 Difficulty of the job
Benchmark Jobs
– Jobs found in other healthcare organizations and
  performed by several individuals who have similar
  duties that are relatively stable and that require
  similar KSAs.
            Methods of Job Evaluation

Ranking Method

Classification Method

Point Method

Factor Comparison

Integrated & Computerized Job Evaluations
                Legal Issues & Job Evaluation

Americans with Disabilities Act (ADA)
  Job evaluation considers all functions of the job, not
  just the essential functions

Gender Issues
  Traditional job evaluation programs place less weight
  on knowledge, skills, and working conditions for
  many female-dominated jobs

                       Pay Surveys

Pay Survey
– A collection of data on compensation rates for
  workers performing similar jobs in other organizations

  Legal Issues
  Using outside consultants to conduct pay surveys
  helps avoid charges of “price-fixing” on wages

                        Pay Structures

Types of Pay Structures:

1.   Hourly and salaried

2.   Office, technical, professional, and managerial

3.   Clinical allied health and support

4.   Clerical, information technology, professional,
     supervisory, management, and executive

                 Pay Structures: Pay Grades

Pay Grades
– Grouping of individual jobs having approximately the
  same job worth
– Practice of using fewer pay grades with much
  broader ranges than in traditional compensation
– Why Broadbanding?
    Creates more flexible organizations
    Encourages competency development
    Emphasizes career development

                               Pay Ranges

                       Start with market line,
                       used as the midpoint

                     Determine minimum and
                      maximum pay levels

Types of Jobs             Range Above Minimum     % Around Midpoint
Executives                              50%-70%       + or –20-25%
Mid-Management/Professional             40%-50%       + or –16-20%
Technicians/Skilled Craft & Clerical    30%-40%       + or –13-16%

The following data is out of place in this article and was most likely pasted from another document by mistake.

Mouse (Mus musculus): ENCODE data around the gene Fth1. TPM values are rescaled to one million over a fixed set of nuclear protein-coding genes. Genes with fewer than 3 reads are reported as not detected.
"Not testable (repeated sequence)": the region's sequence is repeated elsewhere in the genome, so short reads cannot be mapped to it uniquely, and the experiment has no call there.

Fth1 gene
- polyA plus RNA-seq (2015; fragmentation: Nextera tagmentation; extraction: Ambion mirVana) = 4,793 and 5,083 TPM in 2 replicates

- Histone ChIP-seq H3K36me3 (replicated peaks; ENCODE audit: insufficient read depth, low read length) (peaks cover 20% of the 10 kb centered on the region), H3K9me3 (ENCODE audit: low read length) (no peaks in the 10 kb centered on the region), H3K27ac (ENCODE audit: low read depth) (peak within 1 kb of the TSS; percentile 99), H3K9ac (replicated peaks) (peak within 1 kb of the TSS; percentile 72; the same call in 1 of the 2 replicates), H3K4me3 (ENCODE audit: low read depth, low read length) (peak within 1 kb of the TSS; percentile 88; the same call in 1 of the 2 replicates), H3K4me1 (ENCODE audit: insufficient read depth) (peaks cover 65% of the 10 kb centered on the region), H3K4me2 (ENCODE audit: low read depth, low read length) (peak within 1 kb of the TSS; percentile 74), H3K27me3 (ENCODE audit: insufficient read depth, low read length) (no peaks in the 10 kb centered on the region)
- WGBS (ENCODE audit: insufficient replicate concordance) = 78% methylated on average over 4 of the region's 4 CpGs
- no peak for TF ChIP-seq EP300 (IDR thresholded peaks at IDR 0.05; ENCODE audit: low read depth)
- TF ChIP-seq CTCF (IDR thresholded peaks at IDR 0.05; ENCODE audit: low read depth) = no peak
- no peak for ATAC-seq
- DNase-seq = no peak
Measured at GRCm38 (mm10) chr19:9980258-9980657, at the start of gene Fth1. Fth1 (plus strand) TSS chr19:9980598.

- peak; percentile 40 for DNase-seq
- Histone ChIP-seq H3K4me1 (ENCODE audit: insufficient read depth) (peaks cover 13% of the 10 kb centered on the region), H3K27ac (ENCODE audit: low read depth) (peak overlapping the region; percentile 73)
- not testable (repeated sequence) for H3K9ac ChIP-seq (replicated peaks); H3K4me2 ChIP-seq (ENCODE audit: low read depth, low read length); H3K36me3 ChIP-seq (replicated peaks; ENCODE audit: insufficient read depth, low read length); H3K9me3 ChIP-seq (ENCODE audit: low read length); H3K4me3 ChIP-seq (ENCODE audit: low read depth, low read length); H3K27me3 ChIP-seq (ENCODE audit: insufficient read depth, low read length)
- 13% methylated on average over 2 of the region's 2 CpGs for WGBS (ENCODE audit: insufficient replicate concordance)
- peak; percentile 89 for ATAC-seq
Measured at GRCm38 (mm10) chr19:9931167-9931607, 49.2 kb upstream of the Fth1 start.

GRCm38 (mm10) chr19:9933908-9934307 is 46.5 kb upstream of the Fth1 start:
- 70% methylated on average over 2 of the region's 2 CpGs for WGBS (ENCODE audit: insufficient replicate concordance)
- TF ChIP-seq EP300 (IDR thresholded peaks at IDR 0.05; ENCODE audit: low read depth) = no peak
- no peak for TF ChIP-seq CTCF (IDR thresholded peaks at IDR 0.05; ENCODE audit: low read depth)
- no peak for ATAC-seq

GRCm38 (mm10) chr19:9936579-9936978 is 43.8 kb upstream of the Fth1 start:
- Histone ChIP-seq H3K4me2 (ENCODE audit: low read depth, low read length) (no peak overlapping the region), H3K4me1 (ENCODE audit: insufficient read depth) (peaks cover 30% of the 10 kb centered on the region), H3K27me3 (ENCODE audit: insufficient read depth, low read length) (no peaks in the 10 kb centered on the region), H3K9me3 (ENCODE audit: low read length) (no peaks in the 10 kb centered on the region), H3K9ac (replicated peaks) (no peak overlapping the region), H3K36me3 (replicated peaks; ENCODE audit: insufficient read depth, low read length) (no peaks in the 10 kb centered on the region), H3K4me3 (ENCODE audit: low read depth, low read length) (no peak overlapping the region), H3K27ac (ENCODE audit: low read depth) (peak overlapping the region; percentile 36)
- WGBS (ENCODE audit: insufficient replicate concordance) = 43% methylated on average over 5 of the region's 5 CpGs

General Clerical/Others                 25$-35%       + or –11-15%

                     Pay Rate Issues

                Rates out of Range

 Red-Circled Employees          Green-Circled Employees

An incumbent who is paid        An incumbent who is paid
above the range of the job      below the range of the job

Pay Compression
– Occurs when the pay differences among individuals
  with different levels of experience and performance
  becomes small

               Performance-Based Pay Adjustment Matrix

Figure 12-11
             Pay Adjustment Factor: Compa-Ratio

– A person’s pay level divided by the midpoint of the
  pay range

             $25.00 (current pay)
Employee A                       100  104
              $24.00 (midpoint)

             $22.00 (current pay)
Employee B                       100  92
              $24.00 (midpoint)
                 Issues Involving Pay Increases

– Time spent in the organization or on a particular job
– Step systems -- pay increases based solely on how
  long they have been with the organization
Cost-of-Living Adjustments (COLA)
– A standard raise given based on economic pressure,
  such as the consumer price index
Lump-Sum Increases (LSI)
– A one-time payment for all or part of the yearly pay
– Does not increase base pay

               Executive Compensation Components

Figure 12-13

                  Executive Compensation

Executive Salaries
 Vary by job type, organizational size, region, &
 Typically 40% - 60% of total compensation package
Executive Bonus Plans
 Usually tied to specific performance measures
 Typically 25% of total compensation package
Performance Incentives
 Attempt to tie executive compensation to the long-
  term growth & success of the organization

               Executive Compensation (cont’d)

Benefits for Executives
– Includes traditional benefits (health insurance,
  retirement, vacation, etc.)
– Additional benefits not available to most employees
  (deferred compensation, no-limit health plans, etc.)

Executive Perquisites (Perks)
– Special executive benefits, usually non-cash

                 Executive Compensation (cont’d)

Executive Perquisites (Perks)

 car allowance

 first class air travel

 financial/tax planning

 legal counseling

 health club memberships

 lunch club memberships


To top